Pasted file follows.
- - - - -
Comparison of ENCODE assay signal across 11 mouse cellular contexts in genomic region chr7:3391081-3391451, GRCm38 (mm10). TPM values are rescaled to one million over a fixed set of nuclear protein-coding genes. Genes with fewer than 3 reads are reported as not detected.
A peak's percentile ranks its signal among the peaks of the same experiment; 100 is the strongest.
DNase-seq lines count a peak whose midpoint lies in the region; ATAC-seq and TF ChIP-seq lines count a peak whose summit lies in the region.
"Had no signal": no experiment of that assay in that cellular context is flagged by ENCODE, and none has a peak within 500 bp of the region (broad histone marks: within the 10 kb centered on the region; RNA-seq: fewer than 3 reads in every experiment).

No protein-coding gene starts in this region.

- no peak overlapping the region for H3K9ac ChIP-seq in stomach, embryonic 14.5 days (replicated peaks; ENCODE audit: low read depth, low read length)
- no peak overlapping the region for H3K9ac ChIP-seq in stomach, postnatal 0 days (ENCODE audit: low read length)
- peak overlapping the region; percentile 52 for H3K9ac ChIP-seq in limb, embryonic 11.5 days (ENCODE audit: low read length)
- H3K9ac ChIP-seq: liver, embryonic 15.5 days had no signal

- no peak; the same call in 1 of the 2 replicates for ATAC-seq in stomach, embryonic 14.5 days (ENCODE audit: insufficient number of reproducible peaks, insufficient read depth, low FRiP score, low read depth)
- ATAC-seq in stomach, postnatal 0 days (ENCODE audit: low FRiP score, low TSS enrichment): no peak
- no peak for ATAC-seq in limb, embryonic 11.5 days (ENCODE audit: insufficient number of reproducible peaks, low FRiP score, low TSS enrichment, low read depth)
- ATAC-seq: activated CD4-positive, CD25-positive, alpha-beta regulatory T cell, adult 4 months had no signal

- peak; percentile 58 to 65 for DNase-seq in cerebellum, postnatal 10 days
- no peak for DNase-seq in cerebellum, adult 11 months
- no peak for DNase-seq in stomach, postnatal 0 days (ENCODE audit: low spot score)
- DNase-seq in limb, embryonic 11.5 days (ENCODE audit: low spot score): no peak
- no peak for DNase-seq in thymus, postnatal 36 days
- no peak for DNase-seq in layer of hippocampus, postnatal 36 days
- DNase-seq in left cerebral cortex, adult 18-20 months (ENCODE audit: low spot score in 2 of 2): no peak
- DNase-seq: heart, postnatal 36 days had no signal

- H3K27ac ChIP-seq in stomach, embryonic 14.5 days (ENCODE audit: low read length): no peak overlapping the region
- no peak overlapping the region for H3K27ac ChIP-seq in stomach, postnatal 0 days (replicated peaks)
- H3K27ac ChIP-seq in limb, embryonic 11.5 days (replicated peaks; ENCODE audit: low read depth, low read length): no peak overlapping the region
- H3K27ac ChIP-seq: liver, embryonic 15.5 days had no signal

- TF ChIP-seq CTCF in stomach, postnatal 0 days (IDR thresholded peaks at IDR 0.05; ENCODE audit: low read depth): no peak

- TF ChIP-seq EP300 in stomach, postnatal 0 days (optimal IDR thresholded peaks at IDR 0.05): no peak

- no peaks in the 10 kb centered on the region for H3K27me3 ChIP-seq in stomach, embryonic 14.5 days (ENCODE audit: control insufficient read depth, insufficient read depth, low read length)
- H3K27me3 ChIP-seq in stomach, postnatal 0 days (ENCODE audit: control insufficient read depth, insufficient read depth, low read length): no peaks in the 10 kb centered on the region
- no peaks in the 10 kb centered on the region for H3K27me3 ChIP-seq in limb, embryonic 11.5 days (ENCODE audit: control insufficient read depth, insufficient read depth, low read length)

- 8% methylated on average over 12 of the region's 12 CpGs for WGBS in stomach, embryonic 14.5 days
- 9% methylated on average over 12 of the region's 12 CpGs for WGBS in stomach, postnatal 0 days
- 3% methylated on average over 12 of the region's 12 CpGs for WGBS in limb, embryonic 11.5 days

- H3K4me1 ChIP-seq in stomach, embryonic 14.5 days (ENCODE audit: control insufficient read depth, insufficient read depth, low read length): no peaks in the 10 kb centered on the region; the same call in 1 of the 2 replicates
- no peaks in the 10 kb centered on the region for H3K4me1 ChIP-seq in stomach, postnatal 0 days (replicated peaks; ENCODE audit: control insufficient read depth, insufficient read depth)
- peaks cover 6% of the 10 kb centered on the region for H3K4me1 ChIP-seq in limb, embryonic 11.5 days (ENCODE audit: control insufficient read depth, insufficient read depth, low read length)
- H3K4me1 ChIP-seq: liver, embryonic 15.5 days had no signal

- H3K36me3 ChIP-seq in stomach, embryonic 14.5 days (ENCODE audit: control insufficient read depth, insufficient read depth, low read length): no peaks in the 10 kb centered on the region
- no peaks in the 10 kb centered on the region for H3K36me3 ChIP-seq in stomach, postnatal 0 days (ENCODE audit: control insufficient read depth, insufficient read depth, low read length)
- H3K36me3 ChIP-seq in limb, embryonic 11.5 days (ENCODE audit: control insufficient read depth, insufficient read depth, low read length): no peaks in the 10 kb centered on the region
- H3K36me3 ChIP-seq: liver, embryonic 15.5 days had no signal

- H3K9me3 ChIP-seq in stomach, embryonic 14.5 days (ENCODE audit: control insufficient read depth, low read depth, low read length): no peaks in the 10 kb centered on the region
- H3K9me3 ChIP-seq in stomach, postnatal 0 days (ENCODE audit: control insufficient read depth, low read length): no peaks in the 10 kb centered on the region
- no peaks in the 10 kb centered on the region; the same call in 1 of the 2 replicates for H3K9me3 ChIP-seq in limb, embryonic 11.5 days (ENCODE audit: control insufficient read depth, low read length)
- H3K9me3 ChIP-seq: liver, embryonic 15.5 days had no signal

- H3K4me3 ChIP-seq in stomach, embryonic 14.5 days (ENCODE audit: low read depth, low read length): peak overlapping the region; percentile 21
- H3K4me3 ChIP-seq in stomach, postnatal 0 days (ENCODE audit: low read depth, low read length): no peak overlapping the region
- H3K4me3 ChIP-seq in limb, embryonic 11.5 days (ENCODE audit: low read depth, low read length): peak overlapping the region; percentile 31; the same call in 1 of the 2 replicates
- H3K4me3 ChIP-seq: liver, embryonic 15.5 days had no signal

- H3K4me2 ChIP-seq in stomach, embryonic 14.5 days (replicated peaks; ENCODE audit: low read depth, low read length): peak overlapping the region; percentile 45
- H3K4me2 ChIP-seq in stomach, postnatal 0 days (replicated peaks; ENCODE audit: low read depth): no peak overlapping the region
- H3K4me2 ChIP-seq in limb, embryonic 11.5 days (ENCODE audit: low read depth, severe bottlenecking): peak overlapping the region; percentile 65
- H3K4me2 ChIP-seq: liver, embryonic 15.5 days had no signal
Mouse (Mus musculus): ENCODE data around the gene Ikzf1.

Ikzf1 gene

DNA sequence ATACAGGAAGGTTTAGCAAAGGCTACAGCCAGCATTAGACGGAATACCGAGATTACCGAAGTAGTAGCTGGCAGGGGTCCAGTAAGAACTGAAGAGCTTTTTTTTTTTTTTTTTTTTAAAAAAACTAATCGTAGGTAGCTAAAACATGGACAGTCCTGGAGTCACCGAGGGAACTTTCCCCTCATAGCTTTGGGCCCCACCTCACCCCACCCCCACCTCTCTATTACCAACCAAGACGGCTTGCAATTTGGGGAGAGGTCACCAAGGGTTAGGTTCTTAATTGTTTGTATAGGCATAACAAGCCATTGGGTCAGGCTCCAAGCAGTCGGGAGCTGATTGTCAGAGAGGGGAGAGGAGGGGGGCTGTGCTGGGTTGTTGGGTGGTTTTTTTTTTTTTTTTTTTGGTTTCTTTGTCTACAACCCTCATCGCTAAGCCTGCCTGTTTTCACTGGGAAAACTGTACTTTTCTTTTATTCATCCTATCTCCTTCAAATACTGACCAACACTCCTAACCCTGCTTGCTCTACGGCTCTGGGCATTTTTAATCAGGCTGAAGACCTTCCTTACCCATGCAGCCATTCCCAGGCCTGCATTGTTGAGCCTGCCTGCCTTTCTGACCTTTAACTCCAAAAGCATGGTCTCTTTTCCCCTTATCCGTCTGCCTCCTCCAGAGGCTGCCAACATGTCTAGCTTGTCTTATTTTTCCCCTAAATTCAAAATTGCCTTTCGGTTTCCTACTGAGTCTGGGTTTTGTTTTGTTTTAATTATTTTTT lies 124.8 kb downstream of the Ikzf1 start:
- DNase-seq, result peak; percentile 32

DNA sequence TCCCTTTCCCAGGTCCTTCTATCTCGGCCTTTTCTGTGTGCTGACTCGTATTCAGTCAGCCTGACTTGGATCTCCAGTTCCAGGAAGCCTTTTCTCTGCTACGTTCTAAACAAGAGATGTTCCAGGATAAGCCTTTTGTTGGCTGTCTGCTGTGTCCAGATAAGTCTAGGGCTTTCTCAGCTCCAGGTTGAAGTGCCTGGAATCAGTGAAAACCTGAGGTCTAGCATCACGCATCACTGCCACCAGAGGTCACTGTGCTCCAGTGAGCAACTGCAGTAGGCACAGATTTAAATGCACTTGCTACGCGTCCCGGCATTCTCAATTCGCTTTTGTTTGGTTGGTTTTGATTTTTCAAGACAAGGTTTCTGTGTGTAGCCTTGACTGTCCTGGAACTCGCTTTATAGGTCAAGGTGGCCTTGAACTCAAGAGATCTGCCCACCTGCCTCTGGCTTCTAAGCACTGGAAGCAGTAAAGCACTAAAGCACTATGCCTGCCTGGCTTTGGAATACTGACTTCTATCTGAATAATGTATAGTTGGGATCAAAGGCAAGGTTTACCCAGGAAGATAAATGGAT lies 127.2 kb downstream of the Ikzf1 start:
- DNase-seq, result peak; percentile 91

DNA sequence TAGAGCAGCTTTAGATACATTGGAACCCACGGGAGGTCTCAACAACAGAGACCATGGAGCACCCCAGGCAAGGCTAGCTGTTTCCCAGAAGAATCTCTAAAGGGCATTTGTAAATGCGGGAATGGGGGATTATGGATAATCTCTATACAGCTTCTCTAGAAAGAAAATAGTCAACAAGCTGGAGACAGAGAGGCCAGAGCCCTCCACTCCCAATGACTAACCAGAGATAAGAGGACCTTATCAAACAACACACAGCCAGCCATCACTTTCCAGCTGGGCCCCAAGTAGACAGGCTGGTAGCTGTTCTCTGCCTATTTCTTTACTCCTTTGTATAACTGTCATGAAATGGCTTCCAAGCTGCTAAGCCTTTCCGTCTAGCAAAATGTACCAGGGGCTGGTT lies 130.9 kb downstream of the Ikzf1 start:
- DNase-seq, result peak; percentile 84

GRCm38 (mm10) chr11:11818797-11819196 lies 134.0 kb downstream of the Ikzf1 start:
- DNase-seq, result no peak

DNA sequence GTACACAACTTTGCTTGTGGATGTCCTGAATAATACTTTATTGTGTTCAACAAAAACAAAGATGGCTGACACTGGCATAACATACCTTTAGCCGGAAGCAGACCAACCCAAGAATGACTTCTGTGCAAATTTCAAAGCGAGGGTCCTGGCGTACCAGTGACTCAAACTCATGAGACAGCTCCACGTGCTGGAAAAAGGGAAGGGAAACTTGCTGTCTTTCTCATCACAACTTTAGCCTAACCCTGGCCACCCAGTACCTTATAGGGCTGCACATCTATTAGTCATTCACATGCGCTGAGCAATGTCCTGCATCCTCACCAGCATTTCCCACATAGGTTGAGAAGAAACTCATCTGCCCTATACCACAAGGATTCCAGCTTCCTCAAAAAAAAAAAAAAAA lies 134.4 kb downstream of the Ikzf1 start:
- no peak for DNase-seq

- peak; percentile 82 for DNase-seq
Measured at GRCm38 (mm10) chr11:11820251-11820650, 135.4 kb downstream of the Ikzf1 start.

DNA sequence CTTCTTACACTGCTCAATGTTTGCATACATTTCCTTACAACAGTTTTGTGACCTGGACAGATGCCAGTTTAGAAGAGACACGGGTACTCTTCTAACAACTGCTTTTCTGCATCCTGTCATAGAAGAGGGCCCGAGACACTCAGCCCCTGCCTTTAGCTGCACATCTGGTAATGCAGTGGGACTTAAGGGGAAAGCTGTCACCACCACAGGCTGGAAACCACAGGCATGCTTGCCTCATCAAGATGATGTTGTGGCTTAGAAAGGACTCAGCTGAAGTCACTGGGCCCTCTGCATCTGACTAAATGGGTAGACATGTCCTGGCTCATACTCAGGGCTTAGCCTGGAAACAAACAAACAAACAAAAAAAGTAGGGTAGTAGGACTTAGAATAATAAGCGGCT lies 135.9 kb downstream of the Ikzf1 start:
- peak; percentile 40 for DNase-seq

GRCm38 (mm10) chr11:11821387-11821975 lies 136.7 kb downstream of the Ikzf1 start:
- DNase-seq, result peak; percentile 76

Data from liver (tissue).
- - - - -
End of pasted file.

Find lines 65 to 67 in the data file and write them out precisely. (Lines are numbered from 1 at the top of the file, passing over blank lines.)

- no peak for DNase-seq

- peak; percentile 82 for DNase-seq
Measured at GRCm38 (mm10) chr11:11820251-11820650, 135.4 kb downstream of the Ikzf1 start.